And now, thanks to this revelatory transfer from Musical Concepts, it sounds even better than either of the later Berlin performances. The present transfer has greater body and bloom than any transfer I have heard of this performance - the strings sound for once like the 1940s Vienna Philharmonic strings, the dynamics are often stunning, the loudest passages which sounded overloaded on EMI's and Deutsche Grammophon's various CD releases sound clean, and the noise level has been reined in without sucking out the distinctive acoustics of the Musikverein.

It should be added that Pristine Classics recently released their own restoration of the same performance, and while it is also a fine achievement it is disappointing in some ways: strings sound harsh in the upper area of the dynamic range, audience noises have been scrubbed, which takes something away from the "you are there" atmosphere of a live performance (only a couple of obtrusive coughs have been excised from the Musical Concepts restoration), and I will admit to a bias against the fake stereoization that Pristine incorporates into their transfers.

This CD is the best transfer available of an astounding concert. And the price can't be beat. If you're a Bruckner lover or Furtwängler fan, this release is indispensable.
8 of 8 people found the following review helpful
5.0 out of 5 stars A significant improvement 3 Jun 2011
By David Henning - Published on
Format:Audio CD
This remastering of the 1944 performance of Bruckner Symphony no.8 is quite respectable, certainly superior to the TOSHIBA EMI.

3 of 3 people found the following review helpful
5.0 out of 5 stars Terrific 1944 Bruckner 8th from the Master 5 Dec 2013
By jt52 - Published on
Format:Audio CD|Verified Purchase
The 1944 Anton Bruckner 8th symphony done with the Vienna Philharmonic has the reputation as one of the best existing Wilhelm Furtwangler recordings. Re-released by Musical Concepts in 2010 in a fresh remastering by Gene Gaudette, I can vouch that it is an impressive concert performance with all of Furtwangler’s redoubtable strengths in evidence.

Sound quality: The question for me about Furtwangler recordings is always whether the defects in recorded sound quality are small enough to be overlooked. The answer here is clearly yes, as the CD benefits from a very capable remastering. There is some hiss in the medium treble and the richness in the upper strings falls behind modern recordings, but there’s nothing displeasing about the sound. It’s listenable, the timbre differentiation in the winds is satisfactory and the middle and lower string frequencies attain some level of richness. This is no mean feat for a 1944 concert performance. Note that I was listening to this CD on high end equipment.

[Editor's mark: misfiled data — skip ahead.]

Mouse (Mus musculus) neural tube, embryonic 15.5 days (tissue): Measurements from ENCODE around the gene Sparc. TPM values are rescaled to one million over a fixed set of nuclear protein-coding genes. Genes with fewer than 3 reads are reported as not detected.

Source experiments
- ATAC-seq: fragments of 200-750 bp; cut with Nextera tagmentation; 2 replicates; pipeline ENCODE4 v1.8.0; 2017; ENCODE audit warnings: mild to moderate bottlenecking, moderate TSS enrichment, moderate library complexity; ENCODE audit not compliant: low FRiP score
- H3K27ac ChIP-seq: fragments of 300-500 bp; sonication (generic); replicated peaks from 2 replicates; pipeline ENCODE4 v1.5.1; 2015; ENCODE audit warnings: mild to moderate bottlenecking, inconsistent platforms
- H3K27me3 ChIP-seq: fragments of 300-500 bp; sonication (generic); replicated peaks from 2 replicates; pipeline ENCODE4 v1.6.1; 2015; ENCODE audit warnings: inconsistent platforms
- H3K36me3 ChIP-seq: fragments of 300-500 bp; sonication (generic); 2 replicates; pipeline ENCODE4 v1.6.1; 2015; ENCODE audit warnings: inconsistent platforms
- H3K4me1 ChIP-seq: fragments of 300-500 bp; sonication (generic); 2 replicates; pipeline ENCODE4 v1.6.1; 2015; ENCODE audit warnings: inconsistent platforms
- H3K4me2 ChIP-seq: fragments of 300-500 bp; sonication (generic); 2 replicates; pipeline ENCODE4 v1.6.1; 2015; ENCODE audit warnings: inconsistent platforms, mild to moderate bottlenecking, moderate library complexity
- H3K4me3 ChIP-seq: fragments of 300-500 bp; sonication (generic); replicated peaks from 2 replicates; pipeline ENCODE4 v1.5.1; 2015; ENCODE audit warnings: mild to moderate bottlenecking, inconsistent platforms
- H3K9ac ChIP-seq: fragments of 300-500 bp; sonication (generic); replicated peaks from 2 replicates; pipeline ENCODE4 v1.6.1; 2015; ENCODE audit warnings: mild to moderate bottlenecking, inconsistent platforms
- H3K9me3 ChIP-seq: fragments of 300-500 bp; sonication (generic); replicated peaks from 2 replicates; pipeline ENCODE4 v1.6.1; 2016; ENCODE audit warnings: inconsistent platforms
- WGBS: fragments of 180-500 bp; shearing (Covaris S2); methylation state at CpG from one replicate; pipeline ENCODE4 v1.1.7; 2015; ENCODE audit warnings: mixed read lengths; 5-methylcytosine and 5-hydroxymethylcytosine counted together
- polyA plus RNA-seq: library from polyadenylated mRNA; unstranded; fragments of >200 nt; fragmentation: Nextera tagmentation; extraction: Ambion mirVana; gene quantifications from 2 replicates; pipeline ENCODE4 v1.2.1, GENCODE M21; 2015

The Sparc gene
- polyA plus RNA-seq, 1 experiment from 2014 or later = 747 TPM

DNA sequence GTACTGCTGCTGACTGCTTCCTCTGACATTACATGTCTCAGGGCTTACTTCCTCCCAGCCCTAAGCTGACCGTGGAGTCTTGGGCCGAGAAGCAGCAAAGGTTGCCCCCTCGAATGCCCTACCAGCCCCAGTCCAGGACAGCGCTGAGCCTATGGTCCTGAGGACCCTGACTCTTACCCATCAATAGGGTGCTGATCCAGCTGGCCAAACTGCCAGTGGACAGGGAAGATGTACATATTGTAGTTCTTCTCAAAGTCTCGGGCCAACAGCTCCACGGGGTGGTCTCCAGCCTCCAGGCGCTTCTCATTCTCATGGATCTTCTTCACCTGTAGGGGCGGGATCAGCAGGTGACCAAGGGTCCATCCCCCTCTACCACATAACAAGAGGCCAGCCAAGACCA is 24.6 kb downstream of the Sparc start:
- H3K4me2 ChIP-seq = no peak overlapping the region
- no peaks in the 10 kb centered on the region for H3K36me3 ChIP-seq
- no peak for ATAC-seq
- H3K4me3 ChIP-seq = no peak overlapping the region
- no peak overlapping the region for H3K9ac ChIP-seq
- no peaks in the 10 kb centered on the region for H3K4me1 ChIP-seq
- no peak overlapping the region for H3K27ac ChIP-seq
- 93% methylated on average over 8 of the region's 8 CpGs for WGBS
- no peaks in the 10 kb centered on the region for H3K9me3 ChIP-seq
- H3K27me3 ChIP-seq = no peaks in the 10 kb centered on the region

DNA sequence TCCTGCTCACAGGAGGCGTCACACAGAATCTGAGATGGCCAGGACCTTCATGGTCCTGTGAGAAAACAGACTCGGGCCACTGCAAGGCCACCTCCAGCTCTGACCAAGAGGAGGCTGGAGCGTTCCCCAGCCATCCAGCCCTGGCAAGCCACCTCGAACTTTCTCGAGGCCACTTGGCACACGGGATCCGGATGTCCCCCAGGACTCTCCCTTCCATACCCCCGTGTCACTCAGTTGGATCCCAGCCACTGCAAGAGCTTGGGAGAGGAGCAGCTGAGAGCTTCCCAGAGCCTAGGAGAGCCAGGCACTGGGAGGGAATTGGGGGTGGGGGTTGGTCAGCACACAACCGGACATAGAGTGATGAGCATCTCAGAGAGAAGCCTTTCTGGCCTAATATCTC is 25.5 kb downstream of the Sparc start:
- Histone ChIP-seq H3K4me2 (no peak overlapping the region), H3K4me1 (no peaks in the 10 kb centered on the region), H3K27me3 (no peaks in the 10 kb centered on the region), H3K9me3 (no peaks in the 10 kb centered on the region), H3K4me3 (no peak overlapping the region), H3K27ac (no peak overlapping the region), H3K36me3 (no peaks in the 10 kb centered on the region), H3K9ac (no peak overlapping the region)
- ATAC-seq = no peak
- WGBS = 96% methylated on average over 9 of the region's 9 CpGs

Interpretation: Furtwangler favors quicker tempi with a rigid metric underpinning, which he no doubt felt was necessary to hold together the four massive slabs of granite that are the 8th. For example, the beautiful Adagio, here clocks in at 25 minutes, one of the quicker performances in the vaults. The benefits of this typical Furtwangler approach are heard in the reprise of the main thematic group in the Adagio’s exposition. The initial presentation of the spiritual ascending string chord theme very coherently segues into the abbreviated reprise of the sensual opening theme. This interpretation - direct and cohesive - has none of the languorous lapses you hear in slower modern recordings, with their slower and shifting tempi. Furtwangler’s approach is particularly effective in that each of the four movements ends with a crisp and dramatic conclusion. I’ll also note that Furtwangler makes the principal theme of the Scherzo detached rather than legato.

A well-preserved interpretation by Furtwangler, perhaps the greatest conductor, is I think self-recommending to Bruckner-fanatics and to more general listeners. My listening experience confirms this prejudice: this is a powerful -- and powerfully-conceived interpretation -- in a well-done modern re-mastering.